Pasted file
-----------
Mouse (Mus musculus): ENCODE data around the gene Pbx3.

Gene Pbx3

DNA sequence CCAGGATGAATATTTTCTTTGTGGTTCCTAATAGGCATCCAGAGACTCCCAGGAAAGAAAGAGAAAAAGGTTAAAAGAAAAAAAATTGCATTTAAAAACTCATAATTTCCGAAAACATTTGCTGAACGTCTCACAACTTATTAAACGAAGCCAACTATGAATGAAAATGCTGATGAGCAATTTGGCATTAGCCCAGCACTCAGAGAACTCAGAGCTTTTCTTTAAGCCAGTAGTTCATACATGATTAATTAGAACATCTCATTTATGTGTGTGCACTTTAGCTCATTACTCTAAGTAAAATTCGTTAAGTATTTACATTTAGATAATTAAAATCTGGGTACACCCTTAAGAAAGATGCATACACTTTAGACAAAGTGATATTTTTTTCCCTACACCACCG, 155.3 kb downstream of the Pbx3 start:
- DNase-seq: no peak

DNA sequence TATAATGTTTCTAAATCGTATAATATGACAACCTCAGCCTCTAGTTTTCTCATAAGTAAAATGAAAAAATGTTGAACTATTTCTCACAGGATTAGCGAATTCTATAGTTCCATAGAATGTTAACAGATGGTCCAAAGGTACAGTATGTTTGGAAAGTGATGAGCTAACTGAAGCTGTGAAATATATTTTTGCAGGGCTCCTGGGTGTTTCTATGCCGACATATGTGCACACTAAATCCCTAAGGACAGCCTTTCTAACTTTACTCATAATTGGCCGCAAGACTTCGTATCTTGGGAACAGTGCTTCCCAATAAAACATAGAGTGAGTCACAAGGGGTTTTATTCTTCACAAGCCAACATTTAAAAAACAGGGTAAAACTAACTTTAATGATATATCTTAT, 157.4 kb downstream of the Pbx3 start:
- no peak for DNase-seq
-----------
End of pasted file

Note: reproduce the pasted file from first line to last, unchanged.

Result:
Mouse (Mus musculus): ENCODE data around the gene Pbx3.

Gene Pbx3

DNA sequence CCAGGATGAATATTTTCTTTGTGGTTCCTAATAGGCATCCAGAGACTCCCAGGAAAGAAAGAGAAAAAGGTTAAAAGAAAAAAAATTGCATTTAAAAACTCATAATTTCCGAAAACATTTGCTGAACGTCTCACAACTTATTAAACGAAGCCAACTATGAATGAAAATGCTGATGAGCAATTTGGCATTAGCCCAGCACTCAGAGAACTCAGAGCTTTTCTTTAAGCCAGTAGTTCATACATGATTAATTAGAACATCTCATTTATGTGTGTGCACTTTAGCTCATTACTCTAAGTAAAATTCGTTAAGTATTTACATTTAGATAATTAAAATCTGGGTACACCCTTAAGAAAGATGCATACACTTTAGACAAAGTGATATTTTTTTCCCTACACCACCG, 155.3 kb downstream of the Pbx3 start:
- DNase-seq: no peak

DNA sequence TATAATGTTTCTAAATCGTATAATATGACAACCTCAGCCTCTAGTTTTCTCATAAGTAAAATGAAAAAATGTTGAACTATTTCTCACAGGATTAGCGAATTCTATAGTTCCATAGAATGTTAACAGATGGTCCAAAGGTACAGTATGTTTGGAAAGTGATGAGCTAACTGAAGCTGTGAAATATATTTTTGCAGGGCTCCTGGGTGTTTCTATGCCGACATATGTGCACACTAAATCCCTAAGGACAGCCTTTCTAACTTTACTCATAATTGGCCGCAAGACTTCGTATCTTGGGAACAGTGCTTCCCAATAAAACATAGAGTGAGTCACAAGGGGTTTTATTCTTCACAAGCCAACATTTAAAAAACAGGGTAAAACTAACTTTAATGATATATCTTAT, 157.4 kb downstream of the Pbx3 start:
- no peak for DNase-seq